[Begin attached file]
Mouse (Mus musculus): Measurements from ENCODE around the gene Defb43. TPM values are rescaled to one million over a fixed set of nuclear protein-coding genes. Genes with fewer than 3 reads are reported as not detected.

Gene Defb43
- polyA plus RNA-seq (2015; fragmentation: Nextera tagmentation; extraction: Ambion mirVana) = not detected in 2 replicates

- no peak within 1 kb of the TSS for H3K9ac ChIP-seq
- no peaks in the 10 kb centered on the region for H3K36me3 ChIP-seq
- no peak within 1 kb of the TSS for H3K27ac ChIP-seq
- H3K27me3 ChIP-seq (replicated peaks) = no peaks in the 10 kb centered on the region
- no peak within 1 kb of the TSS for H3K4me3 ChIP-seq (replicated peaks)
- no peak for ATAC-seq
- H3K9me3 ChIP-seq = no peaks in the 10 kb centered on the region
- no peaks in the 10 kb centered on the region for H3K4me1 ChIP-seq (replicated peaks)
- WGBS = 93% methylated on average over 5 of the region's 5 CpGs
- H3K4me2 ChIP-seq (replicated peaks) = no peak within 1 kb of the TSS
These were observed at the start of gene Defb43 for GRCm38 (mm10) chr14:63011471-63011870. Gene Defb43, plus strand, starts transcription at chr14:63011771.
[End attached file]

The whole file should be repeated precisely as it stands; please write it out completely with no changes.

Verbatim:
Mouse (Mus musculus): Measurements from ENCODE around the gene Defb43. TPM values are rescaled to one million over a fixed set of nuclear protein-coding genes. Genes with fewer than 3 reads are reported as not detected.

Gene Defb43
- polyA plus RNA-seq (2015; fragmentation: Nextera tagmentation; extraction: Ambion mirVana) = not detected in 2 replicates

- no peak within 1 kb of the TSS for H3K9ac ChIP-seq
- no peaks in the 10 kb centered on the region for H3K36me3 ChIP-seq
- no peak within 1 kb of the TSS for H3K27ac ChIP-seq
- H3K27me3 ChIP-seq (replicated peaks) = no peaks in the 10 kb centered on the region
- no peak within 1 kb of the TSS for H3K4me3 ChIP-seq (replicated peaks)
- no peak for ATAC-seq
- H3K9me3 ChIP-seq = no peaks in the 10 kb centered on the region
- no peaks in the 10 kb centered on the region for H3K4me1 ChIP-seq (replicated peaks)
- WGBS = 93% methylated on average over 5 of the region's 5 CpGs
- H3K4me2 ChIP-seq (replicated peaks) = no peak within 1 kb of the TSS
These were observed at the start of gene Defb43 for GRCm38 (mm10) chr14:63011471-63011870. Gene Defb43, plus strand, starts transcription at chr14:63011771.